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Sunday, February 25, 2024

Lee makes landfall with near-hurricane strength in Canada after moving up Atlantic Ocean

Lee made landfall with near-hurricane strength in the Canadian province of Nova Scotia on Saturday as a post-tropical cyclone, the National Hurricane Center said. The storm crashed ashore with maximum sustained winds of 70 mph, just below the 74 mph threshold for a Category 1 hurricane, according to the agency.

The onetime hurricane moved up the Atlantic Ocean this week, threatening the East Coast with life-threatening surf and rip currents. On Saturday, Lee was lashing parts of New England and southeastern Canada with heavy rain and powerful winds and causing dangerous storm surge.

By late Saturday night, a tropical storm warning for Maine had been canceled, the hurricane center said. However, tropical storm warnings remained in place for portions of the Canadian provinces of New Brunswick, Nova Scotia and Prince Edward Island, along the Magdalen Islands.

In the coastal town of Searsport, Maine, a 51-year-old man died Saturday after a large tree limb fell on his vehicle, according to the Associated Press. The incident happened as high winds were hitting the area. Police Chief Brian Lunt said the electricity had to be cut to downed power lines before the man could be taken from the vehicle, according to the AP.

Nearly 200,000 customers lost power in Nova Scotia. More than 53,000 customers were without electricity in Maine as of late Saturday night, according to utility tracker PowerOutage.us.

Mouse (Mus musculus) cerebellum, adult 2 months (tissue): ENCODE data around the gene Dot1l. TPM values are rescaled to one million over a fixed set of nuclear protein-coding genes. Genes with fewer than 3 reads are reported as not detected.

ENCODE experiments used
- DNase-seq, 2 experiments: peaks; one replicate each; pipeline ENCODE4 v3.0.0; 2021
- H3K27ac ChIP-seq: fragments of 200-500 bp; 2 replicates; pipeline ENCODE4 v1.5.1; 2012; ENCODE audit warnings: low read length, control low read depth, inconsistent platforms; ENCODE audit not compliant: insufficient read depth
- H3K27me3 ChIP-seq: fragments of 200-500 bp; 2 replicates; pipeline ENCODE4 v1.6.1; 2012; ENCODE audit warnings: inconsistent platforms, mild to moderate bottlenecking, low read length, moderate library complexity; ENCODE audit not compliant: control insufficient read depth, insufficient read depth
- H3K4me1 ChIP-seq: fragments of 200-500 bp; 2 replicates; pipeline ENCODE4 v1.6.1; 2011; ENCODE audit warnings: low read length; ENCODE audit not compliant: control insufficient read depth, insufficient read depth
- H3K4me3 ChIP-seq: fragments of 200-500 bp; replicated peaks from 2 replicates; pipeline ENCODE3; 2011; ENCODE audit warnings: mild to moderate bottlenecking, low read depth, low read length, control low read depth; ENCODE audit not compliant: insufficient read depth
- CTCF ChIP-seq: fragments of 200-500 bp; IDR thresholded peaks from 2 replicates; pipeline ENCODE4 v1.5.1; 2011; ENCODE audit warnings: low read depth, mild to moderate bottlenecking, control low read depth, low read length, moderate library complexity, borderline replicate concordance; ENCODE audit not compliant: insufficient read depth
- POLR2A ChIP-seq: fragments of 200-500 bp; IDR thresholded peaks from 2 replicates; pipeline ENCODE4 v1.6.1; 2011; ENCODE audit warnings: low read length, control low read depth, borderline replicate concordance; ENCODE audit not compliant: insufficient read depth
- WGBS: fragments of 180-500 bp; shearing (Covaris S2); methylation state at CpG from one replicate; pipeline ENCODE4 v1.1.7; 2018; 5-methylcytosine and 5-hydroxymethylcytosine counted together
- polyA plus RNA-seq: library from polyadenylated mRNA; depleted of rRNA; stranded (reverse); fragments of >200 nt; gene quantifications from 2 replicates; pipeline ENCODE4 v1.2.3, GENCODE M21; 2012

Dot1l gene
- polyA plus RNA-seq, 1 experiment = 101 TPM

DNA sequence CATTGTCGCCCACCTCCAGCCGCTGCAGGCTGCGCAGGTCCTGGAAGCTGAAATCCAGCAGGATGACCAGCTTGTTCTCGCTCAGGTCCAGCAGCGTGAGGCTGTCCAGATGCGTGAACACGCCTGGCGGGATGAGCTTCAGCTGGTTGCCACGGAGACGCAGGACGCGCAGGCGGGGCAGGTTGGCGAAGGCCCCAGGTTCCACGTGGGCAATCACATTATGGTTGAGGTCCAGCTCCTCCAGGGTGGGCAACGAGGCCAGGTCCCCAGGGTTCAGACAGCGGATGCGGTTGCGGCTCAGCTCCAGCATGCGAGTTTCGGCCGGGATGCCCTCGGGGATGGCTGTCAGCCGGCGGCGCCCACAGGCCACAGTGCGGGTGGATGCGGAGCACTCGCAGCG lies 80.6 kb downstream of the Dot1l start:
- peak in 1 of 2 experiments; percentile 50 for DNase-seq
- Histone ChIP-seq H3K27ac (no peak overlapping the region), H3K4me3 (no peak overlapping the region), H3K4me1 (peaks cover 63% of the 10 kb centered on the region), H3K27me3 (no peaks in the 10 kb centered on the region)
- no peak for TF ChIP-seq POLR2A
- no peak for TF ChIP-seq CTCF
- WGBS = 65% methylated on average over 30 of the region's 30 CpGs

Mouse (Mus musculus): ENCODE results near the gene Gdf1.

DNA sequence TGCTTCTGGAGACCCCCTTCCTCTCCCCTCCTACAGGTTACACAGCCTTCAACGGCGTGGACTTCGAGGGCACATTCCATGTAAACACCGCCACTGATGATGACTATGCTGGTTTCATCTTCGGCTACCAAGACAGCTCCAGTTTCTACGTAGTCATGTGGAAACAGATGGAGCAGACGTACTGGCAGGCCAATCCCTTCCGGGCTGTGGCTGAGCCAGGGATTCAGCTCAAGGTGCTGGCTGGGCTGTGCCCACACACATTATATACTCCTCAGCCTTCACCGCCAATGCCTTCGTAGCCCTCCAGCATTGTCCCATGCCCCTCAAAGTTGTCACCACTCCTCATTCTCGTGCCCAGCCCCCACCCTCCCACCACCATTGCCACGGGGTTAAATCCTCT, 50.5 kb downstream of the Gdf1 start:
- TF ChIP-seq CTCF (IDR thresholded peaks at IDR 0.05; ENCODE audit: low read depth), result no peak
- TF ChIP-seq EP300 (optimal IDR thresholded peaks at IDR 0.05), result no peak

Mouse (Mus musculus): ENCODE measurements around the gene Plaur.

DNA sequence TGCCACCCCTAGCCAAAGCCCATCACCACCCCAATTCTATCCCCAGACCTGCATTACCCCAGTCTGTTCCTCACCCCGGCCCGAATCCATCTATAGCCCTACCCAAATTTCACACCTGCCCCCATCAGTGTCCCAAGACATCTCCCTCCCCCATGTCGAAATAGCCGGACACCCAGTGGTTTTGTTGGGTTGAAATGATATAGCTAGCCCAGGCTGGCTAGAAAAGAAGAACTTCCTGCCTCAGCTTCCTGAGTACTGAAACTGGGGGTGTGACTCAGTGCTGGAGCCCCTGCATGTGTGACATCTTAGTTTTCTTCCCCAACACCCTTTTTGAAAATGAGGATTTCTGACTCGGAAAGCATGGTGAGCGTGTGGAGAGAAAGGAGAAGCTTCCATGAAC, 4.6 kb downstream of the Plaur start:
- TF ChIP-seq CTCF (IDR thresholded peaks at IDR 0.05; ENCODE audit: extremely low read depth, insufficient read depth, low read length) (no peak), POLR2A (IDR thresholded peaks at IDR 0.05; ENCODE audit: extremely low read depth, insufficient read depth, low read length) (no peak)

Lee made landfall in far western Nova Scotia at around 4 p.m. EDT, the hurricane center said. As of 11p.m. EDT, Lee had maximum sustained winds near 60 mph, and it was forecast to weaken in the coming days. The storm’s center was located about 80 miles northeast of Eastport, Maine, and about 105 miles northwest of Halifax, Nova Scotia, the hurricane center said. Lee was moving north at 14 mph.

Tropical-storm-force winds were extending up to 290 miles from the center of the storm, according to the hurricane center.

In Massachusetts, Lee pounded coastal areas with gusts as high as 63 mph, CBS News Boston reported. Dozens of flights were canceled in the state, according to FlightAware.

President Biden approved a federal emergency declaration for the state on Saturday, authorizing the Federal Emergency Management Agency to coordinate any relief efforts. Mr. Biden approved a similar declaration for Maine on Thursday.

Massachusetts Gov. Maura Healey, who had declared various states of emergency for the storm, lifted the orders Saturday, saying on social media Lee’s effects on the state were “minimal.”

“I’m grateful for residents and public safety officials who have been responding to and preparing for severe weather and flooding throughout the week,” she said.

In the coastal Massachusetts town of Cohasset, south of Boston, a tree came crashing down on a police cruiser, but the officer inside was not seriously hurt, officials said.

Ahead of the storm, lobstermen moved their boats and traps inland so they wouldn’t be damaged in rough waters.

“It’s the saying that I always say, if you don’t do anything, it’s going to be bad,” Jeffrey Richardson of Sandwich, Massachusetts, told CBS News Boston. “If you spend half the day hauling traps, bringing traps in, prepping your boat, it’s going to be minimal. And that’s what happened … much better being safe than sorry.”

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